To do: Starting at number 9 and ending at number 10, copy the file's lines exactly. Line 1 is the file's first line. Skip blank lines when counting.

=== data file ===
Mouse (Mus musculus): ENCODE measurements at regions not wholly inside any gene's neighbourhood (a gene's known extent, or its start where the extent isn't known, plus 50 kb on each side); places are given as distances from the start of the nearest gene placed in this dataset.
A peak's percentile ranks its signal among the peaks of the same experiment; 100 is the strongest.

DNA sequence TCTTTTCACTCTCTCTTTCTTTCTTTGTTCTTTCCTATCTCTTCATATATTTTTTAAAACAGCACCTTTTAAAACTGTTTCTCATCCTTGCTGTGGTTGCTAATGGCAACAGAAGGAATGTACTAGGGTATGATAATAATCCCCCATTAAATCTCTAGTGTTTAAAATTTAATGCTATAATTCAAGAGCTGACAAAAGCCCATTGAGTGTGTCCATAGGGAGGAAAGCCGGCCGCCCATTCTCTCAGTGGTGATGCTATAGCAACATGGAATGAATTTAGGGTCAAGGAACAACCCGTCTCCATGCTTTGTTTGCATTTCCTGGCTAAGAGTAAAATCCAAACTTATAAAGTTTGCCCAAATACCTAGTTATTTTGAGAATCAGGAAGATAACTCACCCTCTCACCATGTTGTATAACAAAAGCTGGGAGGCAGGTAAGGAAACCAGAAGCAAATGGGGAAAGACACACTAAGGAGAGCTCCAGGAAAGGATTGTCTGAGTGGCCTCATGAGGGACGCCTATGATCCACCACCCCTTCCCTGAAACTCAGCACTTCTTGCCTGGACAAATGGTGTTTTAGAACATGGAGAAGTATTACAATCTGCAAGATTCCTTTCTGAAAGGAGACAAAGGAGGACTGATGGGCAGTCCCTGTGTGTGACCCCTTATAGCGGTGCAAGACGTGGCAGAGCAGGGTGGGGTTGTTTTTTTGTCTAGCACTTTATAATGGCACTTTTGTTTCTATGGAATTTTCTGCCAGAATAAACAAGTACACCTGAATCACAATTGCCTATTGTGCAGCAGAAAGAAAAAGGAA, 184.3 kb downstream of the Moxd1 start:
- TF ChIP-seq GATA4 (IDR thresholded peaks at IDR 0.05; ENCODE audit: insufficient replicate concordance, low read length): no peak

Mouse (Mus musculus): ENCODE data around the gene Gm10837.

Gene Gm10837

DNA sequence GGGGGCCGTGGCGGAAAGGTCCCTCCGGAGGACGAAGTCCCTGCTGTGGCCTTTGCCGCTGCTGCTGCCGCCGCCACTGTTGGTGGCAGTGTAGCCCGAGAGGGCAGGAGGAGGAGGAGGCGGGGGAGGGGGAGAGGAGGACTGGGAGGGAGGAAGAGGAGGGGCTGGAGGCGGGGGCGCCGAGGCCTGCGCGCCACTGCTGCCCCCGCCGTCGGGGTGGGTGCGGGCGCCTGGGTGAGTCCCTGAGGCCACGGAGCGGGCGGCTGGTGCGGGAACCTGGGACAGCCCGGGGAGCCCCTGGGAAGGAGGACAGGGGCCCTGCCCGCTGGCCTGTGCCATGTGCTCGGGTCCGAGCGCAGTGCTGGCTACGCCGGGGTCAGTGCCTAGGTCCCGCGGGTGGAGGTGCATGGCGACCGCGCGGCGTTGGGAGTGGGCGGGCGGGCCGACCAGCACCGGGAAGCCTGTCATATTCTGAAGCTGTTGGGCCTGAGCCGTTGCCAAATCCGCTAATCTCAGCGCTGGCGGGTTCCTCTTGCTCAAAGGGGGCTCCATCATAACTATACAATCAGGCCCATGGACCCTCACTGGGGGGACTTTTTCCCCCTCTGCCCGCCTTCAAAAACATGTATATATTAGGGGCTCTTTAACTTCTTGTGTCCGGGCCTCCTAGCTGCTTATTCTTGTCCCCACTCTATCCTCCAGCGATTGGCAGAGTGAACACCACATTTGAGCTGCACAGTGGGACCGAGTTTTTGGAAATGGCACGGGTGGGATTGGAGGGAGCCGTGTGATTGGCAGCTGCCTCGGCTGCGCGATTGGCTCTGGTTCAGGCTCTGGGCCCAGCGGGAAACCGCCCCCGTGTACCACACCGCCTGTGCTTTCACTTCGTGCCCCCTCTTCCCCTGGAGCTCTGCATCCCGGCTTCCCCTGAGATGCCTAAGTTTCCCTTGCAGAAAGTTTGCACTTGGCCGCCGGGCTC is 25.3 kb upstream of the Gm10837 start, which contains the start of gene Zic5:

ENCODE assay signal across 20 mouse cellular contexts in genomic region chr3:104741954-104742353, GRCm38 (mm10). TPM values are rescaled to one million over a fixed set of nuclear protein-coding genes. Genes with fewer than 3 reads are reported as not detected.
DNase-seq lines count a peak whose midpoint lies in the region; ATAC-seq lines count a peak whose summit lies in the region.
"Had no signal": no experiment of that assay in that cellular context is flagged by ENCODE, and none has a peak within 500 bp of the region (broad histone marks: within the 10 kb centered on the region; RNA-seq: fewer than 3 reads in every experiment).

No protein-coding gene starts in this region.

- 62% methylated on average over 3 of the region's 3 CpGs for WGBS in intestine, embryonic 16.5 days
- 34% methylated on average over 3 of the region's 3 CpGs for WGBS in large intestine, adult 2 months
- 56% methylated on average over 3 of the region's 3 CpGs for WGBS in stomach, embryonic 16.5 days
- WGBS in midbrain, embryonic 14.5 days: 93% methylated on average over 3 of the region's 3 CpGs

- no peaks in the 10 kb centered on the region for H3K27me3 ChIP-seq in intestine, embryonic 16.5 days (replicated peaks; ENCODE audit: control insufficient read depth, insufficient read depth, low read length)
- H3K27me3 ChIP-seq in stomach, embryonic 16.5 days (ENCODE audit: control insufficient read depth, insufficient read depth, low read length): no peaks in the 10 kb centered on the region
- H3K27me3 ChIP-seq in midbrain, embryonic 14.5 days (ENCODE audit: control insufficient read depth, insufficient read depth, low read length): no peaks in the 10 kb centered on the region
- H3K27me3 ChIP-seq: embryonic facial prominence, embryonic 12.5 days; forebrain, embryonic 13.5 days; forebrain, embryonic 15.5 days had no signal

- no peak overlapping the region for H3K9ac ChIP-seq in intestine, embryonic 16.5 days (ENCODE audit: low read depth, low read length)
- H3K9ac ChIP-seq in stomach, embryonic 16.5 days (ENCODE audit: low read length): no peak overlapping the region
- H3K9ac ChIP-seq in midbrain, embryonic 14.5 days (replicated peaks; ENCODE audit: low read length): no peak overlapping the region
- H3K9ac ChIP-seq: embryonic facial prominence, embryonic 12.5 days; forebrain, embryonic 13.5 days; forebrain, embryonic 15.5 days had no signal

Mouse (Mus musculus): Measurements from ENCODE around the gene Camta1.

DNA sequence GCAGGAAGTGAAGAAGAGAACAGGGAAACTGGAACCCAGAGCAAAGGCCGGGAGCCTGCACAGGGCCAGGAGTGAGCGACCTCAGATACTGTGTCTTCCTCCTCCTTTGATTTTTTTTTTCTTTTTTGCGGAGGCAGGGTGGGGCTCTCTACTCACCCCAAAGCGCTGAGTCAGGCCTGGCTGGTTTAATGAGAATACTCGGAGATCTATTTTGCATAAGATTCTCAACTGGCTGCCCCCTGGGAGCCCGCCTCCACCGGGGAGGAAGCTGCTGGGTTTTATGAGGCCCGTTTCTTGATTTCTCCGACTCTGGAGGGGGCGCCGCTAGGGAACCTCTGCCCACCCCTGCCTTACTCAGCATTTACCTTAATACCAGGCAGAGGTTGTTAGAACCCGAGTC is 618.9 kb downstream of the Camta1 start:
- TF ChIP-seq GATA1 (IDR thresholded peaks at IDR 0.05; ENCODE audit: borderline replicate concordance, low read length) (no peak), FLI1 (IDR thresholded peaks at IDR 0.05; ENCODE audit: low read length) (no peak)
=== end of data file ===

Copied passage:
DNase-seq lines count a peak whose midpoint lies in the region; ATAC-seq lines count a peak whose summit lies in the region.
"Had no signal": no experiment of that assay in that cellular context is flagged by ENCODE, and none has a peak within 500 bp of the region (broad histone marks: within the 10 kb centered on the region; RNA-seq: fewer than 3 reads in every experiment).